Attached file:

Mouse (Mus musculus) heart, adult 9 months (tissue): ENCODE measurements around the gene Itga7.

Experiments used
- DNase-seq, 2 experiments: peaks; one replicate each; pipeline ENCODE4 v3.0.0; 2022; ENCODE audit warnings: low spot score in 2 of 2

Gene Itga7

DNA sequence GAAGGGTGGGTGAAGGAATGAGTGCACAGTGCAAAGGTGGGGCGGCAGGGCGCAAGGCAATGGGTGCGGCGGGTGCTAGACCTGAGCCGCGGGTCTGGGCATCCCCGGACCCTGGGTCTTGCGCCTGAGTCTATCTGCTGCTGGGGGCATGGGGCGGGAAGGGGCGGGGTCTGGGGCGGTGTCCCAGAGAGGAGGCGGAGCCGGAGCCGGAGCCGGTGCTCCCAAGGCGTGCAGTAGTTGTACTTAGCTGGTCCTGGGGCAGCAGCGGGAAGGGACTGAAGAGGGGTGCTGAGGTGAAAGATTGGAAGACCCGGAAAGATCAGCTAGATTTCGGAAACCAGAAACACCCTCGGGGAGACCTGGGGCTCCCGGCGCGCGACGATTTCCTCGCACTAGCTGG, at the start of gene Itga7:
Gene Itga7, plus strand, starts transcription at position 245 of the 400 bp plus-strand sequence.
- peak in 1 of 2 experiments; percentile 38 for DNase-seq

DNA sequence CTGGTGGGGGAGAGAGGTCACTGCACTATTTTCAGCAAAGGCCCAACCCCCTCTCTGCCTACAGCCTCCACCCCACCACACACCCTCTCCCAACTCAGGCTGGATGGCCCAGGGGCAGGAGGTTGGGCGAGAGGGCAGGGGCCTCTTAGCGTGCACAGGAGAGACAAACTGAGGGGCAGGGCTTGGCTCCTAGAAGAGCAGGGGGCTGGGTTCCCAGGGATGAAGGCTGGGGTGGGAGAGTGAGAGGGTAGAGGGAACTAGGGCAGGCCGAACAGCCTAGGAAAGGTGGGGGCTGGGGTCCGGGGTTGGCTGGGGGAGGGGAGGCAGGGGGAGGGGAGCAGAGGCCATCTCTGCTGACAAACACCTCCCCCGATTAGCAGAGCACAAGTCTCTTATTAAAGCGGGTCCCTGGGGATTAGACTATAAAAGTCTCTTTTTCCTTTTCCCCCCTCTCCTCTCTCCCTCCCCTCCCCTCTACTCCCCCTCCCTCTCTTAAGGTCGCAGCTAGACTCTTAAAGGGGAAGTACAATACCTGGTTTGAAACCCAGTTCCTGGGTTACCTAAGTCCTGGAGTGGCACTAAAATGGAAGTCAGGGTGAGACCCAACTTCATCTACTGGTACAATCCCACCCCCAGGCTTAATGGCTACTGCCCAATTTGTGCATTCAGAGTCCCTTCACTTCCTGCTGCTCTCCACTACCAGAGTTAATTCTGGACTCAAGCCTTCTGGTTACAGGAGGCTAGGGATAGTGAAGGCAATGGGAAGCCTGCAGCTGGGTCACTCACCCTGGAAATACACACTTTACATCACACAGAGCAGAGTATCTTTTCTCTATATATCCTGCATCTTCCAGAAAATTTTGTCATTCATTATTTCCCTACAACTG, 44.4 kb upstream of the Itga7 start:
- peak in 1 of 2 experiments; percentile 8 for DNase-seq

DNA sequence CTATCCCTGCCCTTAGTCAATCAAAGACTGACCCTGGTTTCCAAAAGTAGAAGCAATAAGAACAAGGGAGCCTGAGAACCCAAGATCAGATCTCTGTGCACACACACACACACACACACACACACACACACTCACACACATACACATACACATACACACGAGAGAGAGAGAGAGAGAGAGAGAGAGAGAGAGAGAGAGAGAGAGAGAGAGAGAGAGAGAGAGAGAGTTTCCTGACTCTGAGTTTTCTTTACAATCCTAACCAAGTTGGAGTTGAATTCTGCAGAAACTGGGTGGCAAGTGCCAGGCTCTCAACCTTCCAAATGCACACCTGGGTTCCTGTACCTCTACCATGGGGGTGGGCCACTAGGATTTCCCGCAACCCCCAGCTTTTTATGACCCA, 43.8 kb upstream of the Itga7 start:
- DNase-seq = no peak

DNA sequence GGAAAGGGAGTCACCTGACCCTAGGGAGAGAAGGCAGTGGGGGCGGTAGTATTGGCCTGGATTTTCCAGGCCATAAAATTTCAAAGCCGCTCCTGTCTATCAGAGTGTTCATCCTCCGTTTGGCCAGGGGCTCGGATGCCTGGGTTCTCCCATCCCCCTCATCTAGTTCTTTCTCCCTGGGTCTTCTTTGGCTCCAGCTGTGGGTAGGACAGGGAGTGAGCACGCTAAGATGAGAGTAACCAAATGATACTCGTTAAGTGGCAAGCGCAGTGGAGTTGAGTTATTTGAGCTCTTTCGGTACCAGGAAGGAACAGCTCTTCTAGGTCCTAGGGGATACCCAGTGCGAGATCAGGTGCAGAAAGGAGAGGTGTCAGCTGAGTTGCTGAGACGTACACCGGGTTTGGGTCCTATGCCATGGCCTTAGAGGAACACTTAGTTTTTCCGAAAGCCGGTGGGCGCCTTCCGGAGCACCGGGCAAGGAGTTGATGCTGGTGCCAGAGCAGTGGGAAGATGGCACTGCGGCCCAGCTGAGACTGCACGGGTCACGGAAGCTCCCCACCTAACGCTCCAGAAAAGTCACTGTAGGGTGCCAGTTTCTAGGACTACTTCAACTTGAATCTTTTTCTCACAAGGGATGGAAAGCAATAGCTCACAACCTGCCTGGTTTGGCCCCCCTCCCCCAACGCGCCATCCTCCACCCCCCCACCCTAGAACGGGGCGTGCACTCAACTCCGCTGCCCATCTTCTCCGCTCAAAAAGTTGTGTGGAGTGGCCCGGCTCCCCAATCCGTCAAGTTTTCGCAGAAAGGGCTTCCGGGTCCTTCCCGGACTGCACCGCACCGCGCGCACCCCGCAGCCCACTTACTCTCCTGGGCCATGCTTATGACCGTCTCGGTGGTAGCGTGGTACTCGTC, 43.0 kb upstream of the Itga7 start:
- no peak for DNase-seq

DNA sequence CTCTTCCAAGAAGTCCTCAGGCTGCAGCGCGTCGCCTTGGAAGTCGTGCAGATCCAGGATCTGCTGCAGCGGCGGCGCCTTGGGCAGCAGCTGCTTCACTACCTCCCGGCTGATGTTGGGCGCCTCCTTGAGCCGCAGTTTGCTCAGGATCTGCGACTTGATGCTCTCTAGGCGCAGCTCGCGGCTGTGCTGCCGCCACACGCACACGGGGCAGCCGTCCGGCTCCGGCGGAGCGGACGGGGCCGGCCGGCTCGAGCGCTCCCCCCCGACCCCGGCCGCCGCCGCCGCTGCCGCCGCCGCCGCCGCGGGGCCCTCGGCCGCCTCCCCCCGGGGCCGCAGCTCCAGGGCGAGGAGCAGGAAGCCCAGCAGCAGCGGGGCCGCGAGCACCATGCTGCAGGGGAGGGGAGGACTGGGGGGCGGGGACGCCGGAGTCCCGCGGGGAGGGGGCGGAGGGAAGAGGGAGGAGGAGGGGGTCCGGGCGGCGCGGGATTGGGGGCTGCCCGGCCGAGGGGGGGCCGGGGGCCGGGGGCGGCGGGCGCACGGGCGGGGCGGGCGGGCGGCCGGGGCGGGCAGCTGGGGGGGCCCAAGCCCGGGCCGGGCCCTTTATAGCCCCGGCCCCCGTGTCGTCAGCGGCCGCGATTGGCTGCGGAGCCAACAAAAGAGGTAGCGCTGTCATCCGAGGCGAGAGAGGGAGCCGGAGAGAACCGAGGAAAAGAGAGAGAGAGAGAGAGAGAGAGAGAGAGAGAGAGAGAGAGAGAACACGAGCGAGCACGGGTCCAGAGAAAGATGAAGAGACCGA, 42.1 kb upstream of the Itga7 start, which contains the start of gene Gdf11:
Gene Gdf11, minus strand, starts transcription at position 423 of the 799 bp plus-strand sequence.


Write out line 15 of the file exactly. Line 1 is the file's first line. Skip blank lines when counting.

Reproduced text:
Gene Gdf11, minus strand, starts transcription at position 423 of the 799 bp plus-strand sequence.